FIG. 2 is a non-limiting example of a piezoelectric ink jet printhead that can be used in the present invention such as manufactured by Spectra of Lebanon, N.H. This type of technology can use many jet actuators with a single or small number of flat pieces of piezoelectric material. Typically, a piezoelectric material is poled by applying a strong electric field that is removed, while orienting the field with an initial electric field. A weaker electric field could be applied parallel to the poling field such that the piezoelectric material reacts in an extension mode and lengthens in one dimension, but shortens in the other. When the electric field is perpendicular to the poling field, the piezoelectric material could react in a shear mode, similar to a deck of cards that “shear” in one direction, but have no change in the other direction. Electrodes can be placed on the surface of the piezoelectric material and a section of the material moved without affecting any surrounding material. A voltage could be applied to a center electrode and an electric field created between the center electrode and ground electrodes to create a shear response. When this material is applied to a pumping chamber that communicates with the nozzle, an ink drop can be formed. The piezoelectric material moves only about 0.000001 inch. It is also possible to use a channel where saturated ink with air could be degassed for dissolving air bubbles.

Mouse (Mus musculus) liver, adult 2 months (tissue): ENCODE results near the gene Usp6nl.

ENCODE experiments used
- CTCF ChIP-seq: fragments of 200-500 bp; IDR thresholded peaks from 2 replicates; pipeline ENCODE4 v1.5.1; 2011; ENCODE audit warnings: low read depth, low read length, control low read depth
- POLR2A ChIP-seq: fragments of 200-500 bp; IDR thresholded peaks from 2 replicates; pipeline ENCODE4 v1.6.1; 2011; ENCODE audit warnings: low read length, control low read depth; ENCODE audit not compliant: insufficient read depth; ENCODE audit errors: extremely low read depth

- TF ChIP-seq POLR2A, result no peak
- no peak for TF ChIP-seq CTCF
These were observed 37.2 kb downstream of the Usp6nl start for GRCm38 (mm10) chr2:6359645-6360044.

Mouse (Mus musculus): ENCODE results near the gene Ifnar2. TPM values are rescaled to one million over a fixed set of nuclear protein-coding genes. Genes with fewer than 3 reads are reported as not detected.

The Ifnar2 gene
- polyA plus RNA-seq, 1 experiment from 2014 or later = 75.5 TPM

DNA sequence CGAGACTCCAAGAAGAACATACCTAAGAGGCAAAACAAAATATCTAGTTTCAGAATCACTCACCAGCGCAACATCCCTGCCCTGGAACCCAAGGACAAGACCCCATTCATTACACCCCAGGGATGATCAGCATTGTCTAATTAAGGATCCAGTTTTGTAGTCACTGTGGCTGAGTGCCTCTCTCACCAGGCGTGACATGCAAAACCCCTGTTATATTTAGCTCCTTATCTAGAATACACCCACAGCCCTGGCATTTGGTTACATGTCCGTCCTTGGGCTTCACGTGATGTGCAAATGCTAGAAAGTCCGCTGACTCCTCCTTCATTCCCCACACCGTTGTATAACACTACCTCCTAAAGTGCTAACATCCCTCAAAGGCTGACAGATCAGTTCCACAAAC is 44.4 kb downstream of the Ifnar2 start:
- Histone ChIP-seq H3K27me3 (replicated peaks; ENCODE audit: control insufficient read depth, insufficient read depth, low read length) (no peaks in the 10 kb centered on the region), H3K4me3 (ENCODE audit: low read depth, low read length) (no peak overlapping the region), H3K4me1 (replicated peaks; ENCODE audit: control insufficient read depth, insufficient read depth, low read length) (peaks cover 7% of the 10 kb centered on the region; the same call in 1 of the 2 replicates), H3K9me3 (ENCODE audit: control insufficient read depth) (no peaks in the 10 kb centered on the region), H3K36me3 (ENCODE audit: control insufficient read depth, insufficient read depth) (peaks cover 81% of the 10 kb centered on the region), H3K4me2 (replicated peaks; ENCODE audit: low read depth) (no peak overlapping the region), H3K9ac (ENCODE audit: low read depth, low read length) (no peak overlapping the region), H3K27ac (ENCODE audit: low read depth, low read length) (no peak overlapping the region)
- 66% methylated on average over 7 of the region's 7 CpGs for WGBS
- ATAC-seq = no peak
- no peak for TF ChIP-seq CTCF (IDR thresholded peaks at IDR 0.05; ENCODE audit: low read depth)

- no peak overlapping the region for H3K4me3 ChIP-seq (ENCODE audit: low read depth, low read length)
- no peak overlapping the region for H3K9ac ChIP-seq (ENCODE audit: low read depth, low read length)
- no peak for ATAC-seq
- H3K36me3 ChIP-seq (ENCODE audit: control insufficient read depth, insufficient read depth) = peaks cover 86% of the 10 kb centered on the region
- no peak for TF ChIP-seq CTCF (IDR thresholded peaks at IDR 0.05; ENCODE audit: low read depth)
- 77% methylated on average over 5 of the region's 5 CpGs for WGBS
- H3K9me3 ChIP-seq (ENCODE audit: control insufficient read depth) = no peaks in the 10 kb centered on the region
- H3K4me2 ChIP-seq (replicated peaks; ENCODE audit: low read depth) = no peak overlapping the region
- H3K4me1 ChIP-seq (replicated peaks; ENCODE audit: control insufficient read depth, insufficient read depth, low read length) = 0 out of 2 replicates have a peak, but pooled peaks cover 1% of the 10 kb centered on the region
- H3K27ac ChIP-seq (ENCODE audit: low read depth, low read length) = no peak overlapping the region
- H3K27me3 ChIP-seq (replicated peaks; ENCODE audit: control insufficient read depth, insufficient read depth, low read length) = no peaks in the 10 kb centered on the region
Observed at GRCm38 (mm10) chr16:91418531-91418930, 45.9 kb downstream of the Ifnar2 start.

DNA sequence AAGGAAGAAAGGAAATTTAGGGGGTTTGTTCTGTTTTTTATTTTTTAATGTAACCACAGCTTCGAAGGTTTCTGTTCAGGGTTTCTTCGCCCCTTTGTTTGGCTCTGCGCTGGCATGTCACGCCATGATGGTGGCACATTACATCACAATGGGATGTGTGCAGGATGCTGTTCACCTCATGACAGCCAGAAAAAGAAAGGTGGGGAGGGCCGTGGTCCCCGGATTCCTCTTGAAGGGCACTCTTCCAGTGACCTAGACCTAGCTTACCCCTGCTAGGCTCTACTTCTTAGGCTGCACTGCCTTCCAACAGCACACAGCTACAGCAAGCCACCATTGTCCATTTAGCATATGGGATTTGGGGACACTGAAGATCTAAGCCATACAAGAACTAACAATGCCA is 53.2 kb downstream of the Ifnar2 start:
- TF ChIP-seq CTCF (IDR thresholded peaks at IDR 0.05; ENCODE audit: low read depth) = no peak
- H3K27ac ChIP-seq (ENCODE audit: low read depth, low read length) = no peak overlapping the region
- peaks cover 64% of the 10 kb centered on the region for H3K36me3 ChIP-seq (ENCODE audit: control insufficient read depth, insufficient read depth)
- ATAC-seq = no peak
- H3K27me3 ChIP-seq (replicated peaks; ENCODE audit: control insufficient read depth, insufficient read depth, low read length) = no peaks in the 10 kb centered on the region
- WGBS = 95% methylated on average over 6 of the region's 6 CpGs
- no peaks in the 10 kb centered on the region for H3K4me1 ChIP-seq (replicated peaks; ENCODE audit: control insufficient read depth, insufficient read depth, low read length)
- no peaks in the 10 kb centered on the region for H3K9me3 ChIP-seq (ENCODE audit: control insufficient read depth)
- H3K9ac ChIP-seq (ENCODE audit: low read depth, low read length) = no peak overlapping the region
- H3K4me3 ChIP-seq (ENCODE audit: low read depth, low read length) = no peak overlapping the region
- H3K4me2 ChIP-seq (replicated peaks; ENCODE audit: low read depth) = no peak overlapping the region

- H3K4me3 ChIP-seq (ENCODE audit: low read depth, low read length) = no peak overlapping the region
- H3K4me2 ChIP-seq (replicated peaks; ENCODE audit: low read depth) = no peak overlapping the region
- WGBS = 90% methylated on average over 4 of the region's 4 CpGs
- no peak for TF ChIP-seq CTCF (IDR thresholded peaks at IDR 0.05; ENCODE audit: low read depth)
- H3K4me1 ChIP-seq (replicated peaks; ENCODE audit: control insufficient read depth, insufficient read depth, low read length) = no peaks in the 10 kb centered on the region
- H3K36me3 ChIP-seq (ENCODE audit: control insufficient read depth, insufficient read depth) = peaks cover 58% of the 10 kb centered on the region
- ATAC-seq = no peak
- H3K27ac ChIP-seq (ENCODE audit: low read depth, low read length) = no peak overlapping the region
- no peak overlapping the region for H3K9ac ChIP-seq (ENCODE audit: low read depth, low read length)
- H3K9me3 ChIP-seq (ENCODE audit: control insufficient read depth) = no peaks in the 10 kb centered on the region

FIG. 2 illustrates a printhead reservoir 22 c that is mounted adjacent a jetting assembly 22 d of the printhead 22. In this example, two piezoelectric slices form 120 ink jets are aligned with another pair of piezoelectric slices to form a total of about 256 jets. A head interface board 22 e could be mounted at an upper portion of the printhead and used for interfacing with the controller 24.